So far so good for Prime Minister Benjamin Netanyahu! I understand that his victory is not official but it looks good.
My friend Barry Casselman (The Prairie Editor) has an explanation of how these multi-party elections work in Israel:
“The votes are still being counted in Israel, but it appears
that Prime Minister Benjamin “Bibi” Netanyahu has defied
the odds, pundits and polls to stage a historic last-minute
Exit polls which are sometimes inaccurate, show Netanyahu’s
party, Likud, with a slight lead over the leftist Zionist coalition
led by Labor Party leader Isaac Herzog. Actual vote counting,
with 67% tallied, show Likud leading its major party opponent
by about 4.8%, but it is unknown where the uncounted 33% are
from, and the totals might be much closer when all votes are
counted. Mr. Herzog’s party was, based on final pre-election
polls, expected to gain four more seats than Likud.
No political party has ever won a majority of the 120 seats in
the Knesset, the Israeli parliament. In order to control the
government and name the prime minster, a party leader must
form a coalition from the numerous small parties represented
in the Knesset.
Netanyahu, with a dramatic last-minute promise not to allow a
Palestinian state while he was prime minister, apparently was
able to draw votes from other conservative and nationalist
parties. Mr. Herzog, at the last-minute, said the leader of the
party with which his party formed a pre-election coalition
would not serve as prime minister in rotation if they won.
Some analysts said this hurt, rather than helped, Mr. Herzog’s
prospects to form the next Israeli government.
Wednesday morning the final results will be in, and both Mr.
Netanyahu and Mr. Herzog will attempt to assemble a majority
of 61 or more members of parliament. The actual naming of
the prime minister is by the elected president of Israel after
rceiving the official result on Thursday. The person he chooses
then has 30 days to form a government. If he or she cannot, the leader
of the party which came in second then has the opportunity to
form a government. If no one can do so, the Israeli president would
then call a new election.”
Again, it’s not final but Bibi looks very good.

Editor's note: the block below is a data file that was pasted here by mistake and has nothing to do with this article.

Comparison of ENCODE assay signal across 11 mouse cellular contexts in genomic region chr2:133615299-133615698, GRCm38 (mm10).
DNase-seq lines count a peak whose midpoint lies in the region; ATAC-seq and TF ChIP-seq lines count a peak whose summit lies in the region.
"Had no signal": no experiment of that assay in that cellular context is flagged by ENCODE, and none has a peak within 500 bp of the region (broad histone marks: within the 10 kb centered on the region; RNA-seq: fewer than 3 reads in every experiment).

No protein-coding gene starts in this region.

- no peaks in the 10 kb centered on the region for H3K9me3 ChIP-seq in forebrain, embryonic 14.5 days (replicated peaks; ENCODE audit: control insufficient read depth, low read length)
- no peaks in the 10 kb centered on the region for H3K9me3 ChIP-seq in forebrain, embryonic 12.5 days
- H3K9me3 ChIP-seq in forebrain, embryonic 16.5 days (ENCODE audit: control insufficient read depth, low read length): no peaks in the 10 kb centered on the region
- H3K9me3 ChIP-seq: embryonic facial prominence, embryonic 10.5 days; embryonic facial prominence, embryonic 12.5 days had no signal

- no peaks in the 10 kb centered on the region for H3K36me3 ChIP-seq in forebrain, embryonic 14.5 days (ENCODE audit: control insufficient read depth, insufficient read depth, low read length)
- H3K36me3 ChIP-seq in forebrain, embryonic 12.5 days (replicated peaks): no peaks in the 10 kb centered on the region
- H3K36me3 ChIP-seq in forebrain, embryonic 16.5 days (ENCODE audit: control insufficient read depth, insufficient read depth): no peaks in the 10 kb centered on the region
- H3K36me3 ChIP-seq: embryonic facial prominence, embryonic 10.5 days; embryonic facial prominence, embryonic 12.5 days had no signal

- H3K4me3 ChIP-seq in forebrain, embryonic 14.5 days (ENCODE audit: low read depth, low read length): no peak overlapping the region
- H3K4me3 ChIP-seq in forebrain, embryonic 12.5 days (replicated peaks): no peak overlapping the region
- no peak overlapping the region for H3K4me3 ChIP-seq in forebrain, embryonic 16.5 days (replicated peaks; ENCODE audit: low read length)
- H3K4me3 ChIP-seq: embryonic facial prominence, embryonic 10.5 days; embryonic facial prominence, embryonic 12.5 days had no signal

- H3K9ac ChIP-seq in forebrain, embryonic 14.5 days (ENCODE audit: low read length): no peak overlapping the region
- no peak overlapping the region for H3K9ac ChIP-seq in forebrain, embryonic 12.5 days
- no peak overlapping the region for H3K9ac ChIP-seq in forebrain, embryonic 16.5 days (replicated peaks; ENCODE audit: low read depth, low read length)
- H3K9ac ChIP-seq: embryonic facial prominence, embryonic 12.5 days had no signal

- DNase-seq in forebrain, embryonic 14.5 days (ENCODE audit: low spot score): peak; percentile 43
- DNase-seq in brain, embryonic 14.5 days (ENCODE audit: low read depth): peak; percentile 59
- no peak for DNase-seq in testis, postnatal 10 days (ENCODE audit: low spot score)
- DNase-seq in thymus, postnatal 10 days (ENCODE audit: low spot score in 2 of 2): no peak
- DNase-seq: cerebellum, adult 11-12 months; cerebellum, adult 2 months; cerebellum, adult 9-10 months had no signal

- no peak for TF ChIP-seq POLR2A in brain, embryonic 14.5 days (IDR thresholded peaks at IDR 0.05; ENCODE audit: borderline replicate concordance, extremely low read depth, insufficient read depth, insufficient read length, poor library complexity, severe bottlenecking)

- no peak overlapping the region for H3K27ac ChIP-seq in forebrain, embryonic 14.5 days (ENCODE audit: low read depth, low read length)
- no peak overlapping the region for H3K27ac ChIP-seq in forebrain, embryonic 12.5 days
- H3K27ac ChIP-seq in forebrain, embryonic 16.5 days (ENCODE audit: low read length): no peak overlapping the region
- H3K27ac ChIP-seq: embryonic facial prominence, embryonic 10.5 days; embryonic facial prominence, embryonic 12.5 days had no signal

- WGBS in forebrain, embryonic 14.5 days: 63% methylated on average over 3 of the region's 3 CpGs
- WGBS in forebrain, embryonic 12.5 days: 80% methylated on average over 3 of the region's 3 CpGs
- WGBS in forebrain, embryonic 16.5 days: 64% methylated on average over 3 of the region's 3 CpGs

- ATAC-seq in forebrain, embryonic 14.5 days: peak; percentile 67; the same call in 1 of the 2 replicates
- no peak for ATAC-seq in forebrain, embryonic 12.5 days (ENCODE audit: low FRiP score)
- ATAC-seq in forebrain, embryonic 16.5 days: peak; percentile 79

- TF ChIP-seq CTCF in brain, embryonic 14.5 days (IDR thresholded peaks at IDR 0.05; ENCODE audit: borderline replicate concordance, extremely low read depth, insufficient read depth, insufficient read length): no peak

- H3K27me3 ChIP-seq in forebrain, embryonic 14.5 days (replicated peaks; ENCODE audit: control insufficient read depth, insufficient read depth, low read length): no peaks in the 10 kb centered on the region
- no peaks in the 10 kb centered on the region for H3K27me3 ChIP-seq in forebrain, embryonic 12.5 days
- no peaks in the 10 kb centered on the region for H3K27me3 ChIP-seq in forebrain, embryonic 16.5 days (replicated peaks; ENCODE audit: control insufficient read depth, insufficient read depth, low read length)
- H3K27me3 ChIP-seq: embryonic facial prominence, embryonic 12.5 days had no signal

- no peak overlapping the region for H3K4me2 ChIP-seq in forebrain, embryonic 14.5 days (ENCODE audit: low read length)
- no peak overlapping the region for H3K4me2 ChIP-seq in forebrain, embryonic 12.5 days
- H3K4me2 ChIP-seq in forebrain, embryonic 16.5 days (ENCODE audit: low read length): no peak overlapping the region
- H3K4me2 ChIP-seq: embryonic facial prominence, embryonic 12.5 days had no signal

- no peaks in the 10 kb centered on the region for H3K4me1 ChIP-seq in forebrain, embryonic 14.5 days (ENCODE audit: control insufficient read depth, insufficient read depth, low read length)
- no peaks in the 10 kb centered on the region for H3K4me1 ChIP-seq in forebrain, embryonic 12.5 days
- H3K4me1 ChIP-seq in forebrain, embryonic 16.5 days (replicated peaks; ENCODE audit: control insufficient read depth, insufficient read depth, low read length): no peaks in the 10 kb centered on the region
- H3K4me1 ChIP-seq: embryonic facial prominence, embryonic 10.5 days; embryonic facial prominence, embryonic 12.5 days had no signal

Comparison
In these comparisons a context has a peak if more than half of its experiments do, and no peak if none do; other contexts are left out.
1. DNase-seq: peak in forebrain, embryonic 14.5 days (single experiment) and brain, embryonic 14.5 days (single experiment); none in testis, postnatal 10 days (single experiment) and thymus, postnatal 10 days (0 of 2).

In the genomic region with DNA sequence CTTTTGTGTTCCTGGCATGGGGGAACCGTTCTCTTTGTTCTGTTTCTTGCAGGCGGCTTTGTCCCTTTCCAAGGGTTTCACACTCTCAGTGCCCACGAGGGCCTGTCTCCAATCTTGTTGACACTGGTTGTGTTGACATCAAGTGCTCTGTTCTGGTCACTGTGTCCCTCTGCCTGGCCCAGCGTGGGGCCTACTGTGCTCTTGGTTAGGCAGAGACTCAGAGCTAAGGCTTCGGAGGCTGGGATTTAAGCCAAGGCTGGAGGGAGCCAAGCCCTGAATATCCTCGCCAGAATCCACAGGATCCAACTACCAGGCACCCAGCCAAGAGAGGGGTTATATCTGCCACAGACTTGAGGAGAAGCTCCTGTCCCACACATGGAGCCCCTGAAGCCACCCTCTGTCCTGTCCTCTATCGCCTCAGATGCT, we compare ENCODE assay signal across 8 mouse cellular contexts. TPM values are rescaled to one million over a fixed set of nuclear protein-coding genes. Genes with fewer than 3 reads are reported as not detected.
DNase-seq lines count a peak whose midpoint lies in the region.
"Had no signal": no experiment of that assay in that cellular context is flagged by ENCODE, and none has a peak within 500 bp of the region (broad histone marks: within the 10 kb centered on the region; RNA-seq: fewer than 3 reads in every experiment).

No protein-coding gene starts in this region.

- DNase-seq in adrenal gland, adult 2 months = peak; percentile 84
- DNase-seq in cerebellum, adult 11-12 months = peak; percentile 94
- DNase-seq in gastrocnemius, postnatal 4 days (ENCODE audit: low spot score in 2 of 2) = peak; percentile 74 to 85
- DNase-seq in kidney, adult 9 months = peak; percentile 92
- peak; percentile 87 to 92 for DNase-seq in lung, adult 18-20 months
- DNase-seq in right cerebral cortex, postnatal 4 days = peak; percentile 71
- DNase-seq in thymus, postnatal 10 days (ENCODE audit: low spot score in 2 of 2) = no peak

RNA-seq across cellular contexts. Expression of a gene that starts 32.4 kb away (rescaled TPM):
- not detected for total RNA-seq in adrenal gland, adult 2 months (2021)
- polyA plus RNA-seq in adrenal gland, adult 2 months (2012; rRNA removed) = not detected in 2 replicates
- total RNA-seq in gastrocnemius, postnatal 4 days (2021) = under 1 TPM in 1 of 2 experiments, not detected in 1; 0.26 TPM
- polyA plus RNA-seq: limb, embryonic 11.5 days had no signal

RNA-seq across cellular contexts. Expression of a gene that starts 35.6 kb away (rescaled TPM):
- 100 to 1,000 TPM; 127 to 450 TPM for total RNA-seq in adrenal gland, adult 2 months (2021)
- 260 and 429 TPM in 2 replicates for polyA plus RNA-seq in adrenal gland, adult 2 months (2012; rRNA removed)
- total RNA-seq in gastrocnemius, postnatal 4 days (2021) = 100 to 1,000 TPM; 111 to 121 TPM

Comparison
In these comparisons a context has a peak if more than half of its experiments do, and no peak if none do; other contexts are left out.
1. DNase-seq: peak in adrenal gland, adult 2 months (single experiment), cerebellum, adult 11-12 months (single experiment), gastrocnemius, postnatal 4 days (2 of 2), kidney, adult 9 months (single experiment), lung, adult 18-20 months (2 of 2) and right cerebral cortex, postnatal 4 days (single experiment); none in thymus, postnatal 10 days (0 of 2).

Of course, the real question is this: What role did the speech before Congress have in this result today? Or what about President Obama’s overt effort to interfere with the Israeli election?
My guess is that the speech had a bigger impact in the US than Israel. At the same time, I do believe that President Obama’s role to derail the Prime Minister backfired.
First, President Obama is extremely unpopular in Israel. I would venture to say that he is the least popular US president since the creation of the Jewish state in 1948.
Second, most Israelis have their eyes open about the threat from Iran. They understand the threat better than any of us. They live with it everyday.
Third, this election was supposed to be about domestic issues but President Obama made it a referendum on the Prime Minister’s criticism of the Iran nuclear deal.
In the end, President Obama’s move backfired. It looks very likely that he will have Benjamin Netanyahu around for a while.
Moral of the story: President Obama’s endorsements are not worth much these days, unless you are running in a heavily Democrat district with no competitive contest.
Just ask Chicago Mayor Rahm Emanuel! President Obama is strongly supporting the incumbent mayor but the polls are neck and neck. The mayor is in a tight fight with an under funded Jesus “Chuy” Garcia, a local politician who may pull off a huge upset in a couple of weeks.
As we posted before, President Obama misplayed the Prime Minister’s speech. He should have welcomed him to he US and listen to his concerns about the deal. Bibi’s trip to the US was a wonderful opportunity for Mr Obama to make his case about the deal and to persuade a strong ally that he had their back.
Instead, he was disrespectful and probably turned off any Israelis to bring about today’s result.